If you have ever felt the squish of a slug between your toes as you ventured to the refrigerator for a midnight snack, you know what a nuisance indoor slugs and snails can be. Slugs and snails ooze their way over your kitchen floors and counter tops and onto your furniture. House slugs huddle together to conserve moisture and their slime rails signal other slugs where to find a tasty meal. In places like Hawaii and Florida, they can carry serious diseases than infect humans. In other parts of the world, they transmit parasites that infect cats. But you don’t have to break out the bug bomb or get the exterminator to tent your house to get rid of these slimy pests.
Even experts in slugs and snails can suffer home invasions of the slimy pests. British biologist and slug and snail specialist Robert Cameron tells the story of how he had a slug problem in his own house. He would find black slugs feeding on cat food, but he was sure that they were not strong enough to slide up his back door and open the cat flap. With a little detective work he eventually found a crack about 4 mm (1/6 of an inch) wide around the pipe through which his kitchen sink drained outside. Sealing the crack locked out the slugs.
Slugs don’t have bones. They don’t have shells. Their slime is like Super Glue, enabling them to climb walls and even to travel upside down across the ceiling. And because they are so flexible, they can enter your house through incredibly tiny cracks. Slugs are enticed by a variety of delicious smells and aromas – cat food is among their favorites – and finds your house to be a haven of warmth and moisture. They will find their way inside if you don’t block their entry.
You don’t have to do a lot of searching to find the slug highway that is bringing them into your house. They will identify it for you. Just follow the slime trail back to the outside wall and you will usually find the crack that is letting slugs into your house. The easiest way to follow the slime trail is to turn off the lights, waiting until night if there is lots of natural light, and use a flashlight to see the trail more clearly. Look for holes in the wall, loose fittings around electrical conduits and gas and water pipes, and gaps around doors and windows.
It is best to seal smaller cracks with silicone. For larger cracks, use expanding polyurethane foam – but beware using too much. Polyurethane sticks to everything it touches, including hair, clothes, pets, and passing children. Lay down newspapers or plastic sheeting. Be sure to carry a rag to catch any foam oozing out of the nozzle. Plan to use the entire can in one session, because leftover foam will harden in the nozzle. But for filling cracks, there is no longer-lasting or more effective homeowner’s tool than expanding polyurethane foam.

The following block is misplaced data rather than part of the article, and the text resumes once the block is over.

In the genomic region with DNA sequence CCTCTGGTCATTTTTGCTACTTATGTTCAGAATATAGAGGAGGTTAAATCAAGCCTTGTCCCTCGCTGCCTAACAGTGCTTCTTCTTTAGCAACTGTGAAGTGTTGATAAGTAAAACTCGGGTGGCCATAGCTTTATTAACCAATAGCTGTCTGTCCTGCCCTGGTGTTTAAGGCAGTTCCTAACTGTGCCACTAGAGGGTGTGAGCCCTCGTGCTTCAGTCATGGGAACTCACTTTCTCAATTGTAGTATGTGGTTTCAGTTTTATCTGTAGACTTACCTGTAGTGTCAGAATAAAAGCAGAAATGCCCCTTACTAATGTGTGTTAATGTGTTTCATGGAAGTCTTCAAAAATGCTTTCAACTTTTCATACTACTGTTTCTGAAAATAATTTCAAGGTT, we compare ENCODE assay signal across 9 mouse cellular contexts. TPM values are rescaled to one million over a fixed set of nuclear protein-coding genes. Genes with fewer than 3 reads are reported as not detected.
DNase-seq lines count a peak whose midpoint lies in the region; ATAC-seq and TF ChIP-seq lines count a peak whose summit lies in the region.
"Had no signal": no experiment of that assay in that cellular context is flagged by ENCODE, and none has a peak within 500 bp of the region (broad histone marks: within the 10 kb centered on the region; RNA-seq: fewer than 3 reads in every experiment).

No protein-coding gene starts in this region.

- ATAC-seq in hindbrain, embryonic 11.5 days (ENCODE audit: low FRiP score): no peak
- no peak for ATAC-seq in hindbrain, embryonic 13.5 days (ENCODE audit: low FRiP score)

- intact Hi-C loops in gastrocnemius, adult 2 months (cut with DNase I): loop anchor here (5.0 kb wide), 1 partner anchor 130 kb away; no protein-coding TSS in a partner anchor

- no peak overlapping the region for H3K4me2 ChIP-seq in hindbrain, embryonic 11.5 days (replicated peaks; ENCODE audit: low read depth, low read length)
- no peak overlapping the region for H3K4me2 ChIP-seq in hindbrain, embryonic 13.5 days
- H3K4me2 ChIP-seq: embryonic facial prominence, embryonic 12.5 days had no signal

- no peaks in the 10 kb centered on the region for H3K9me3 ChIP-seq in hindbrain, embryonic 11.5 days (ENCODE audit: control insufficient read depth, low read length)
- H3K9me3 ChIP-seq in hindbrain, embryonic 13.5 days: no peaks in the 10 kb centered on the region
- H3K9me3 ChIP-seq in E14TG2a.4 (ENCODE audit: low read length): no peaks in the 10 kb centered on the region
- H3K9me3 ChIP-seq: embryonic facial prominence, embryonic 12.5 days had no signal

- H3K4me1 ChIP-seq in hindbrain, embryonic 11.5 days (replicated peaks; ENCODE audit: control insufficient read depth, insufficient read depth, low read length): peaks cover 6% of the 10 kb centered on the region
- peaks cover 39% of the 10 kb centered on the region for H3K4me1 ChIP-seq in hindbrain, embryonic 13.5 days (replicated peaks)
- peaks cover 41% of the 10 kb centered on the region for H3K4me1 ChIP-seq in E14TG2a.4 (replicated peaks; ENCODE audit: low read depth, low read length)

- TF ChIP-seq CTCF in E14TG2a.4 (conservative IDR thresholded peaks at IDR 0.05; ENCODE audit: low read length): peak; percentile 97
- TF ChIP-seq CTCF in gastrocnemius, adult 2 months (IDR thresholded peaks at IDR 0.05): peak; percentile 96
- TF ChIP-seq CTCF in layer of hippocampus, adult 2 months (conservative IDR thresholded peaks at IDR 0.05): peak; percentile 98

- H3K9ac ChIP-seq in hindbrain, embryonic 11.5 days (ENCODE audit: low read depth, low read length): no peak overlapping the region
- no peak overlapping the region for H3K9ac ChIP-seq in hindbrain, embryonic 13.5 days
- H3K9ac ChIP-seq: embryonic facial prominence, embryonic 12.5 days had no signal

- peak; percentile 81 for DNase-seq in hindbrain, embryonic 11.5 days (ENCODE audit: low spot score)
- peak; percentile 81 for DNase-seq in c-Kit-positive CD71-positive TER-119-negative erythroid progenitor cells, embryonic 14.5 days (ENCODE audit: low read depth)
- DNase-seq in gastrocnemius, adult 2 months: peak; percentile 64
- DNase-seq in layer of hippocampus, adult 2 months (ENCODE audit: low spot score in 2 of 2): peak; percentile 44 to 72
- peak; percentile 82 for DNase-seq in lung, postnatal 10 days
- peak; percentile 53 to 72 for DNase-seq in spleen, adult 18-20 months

Poisoning indoor slugs usually isn’t practical. The places you will find them in your house are almost always frequented by pets or children who might also be exposed to the toxin. You simply can’t put out enough poison indoors to stop a slug invasion without endangering your health. Barriers to entry are best.
Indoor snails don’t usually come in from your lawn or garden. Indoor snails most often hitch a ride on potted plants or in potting soil. They can also arrive in “empty” snail shells collected as a hobby or for decoration. Drenching potting soil with metaldehyde (Meta) will kill them. In you prefer an organic approach, a caffeine spray or a strong, caffeinated beverage will kill the snails that might otherwise kill your plant.
Metaldhyde comes in sprays, dusts, and pellets. Metaldehyde does not evaporate, so it does not move through the air when it is used as pellets, but metaldehyde dust can. In your home, you would want to use it in pellet form. The pellets are a mixture of snail and slug poison and a cereal bait. They eat the bait and die, usually not too far from where they find the pellet. Just be sure that your children and pets don’t play with the pellets. Metaldehyde won’t kill pets or people in the doses used for pest control, but eating it would be a very unpleasant experience.
If your indoor plants are in a sensitive location, or if you simply don’t use pesticides indoors, consider a caffeine spray or a copper barrier. Commercial caffeine sprays are about 10 times as concentrated as a cup of strong coffee. They make snails “hyper” so they can’t extend their front foot and they freeze in place. You can pick them and relocate them, or simply throw them in the trash.